From the November 2008 issue of Treasury & Risk magazine

Bronze AHA Award Winner in Credit Risk Management

At General Electric Co., matching interest rate and foreign currency trade data with its thousands of counterparties around the world was stymied by the lack of an international standard for recognizing and capturing trades, not to mention the poor and often inconsistent data received from the counterparties.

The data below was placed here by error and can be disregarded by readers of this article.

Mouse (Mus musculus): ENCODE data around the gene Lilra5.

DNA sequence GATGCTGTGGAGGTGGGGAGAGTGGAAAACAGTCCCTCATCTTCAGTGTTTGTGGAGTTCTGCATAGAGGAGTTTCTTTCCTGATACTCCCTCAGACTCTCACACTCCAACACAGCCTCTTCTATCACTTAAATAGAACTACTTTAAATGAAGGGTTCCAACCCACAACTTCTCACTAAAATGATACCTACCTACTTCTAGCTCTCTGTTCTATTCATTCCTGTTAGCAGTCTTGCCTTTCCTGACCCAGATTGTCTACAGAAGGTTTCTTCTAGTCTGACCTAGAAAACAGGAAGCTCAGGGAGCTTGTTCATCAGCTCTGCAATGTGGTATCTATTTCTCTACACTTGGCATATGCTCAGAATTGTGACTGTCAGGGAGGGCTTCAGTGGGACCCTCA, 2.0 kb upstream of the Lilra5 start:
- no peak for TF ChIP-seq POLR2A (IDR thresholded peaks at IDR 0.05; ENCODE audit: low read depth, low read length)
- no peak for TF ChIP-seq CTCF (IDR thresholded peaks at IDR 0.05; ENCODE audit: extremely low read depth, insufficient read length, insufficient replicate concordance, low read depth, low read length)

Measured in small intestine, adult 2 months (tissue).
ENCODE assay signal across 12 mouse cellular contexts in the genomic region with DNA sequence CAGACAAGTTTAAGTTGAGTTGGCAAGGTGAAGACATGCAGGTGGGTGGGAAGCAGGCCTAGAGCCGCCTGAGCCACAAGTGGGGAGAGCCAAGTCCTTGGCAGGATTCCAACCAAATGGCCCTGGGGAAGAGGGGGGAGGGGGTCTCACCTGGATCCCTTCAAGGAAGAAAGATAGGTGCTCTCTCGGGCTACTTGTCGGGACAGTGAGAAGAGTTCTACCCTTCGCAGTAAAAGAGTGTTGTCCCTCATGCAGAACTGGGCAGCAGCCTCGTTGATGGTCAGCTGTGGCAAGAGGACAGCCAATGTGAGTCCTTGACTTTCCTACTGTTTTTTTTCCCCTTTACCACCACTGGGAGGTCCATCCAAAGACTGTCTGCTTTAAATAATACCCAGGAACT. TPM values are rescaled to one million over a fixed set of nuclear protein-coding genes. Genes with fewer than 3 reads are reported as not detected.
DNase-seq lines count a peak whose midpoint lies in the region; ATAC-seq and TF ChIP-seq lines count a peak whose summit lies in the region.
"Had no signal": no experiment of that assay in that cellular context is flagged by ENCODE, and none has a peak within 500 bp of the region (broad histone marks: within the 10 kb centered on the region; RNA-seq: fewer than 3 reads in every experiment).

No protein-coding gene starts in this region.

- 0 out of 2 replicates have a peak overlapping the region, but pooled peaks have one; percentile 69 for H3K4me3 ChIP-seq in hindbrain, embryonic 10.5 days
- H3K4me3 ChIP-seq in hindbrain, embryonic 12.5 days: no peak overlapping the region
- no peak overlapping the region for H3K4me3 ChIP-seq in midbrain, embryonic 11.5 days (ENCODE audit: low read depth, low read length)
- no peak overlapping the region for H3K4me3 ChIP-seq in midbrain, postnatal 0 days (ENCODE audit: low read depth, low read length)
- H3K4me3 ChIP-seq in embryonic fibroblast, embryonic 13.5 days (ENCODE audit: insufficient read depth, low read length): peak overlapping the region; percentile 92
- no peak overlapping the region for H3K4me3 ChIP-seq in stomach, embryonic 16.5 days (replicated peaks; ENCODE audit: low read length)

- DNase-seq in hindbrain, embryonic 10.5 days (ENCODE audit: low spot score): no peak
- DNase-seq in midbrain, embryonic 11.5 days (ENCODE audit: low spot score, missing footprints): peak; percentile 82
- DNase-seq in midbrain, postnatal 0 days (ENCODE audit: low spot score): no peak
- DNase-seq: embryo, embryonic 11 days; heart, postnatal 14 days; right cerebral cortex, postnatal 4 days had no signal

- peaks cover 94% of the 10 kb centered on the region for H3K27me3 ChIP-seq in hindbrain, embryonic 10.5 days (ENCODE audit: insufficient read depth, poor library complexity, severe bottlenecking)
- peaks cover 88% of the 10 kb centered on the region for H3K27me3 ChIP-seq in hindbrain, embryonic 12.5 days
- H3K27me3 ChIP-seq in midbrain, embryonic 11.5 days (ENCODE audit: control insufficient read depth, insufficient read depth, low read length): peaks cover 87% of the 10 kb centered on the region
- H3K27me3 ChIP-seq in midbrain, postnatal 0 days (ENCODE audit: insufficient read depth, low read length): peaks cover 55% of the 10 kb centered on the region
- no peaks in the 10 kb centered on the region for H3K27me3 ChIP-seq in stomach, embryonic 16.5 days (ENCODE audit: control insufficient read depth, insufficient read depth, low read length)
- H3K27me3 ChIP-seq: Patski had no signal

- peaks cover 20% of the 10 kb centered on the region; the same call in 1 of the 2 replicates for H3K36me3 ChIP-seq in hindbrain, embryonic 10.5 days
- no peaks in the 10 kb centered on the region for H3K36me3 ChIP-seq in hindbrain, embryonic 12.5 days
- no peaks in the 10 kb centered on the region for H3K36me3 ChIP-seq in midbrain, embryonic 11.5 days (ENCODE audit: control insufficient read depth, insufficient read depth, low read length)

As GE's book of assets grew, so did its book of complex derivatives. It soon became apparent--and imperative--that a system was needed to put trades and marks with counterparties in agreement. "We were getting marks in from counterparties on Excel worksheets that made no rhyme or reason," says Dennis Sweeney, deputy treasurer at Stamford, Conn.-based General Electric.


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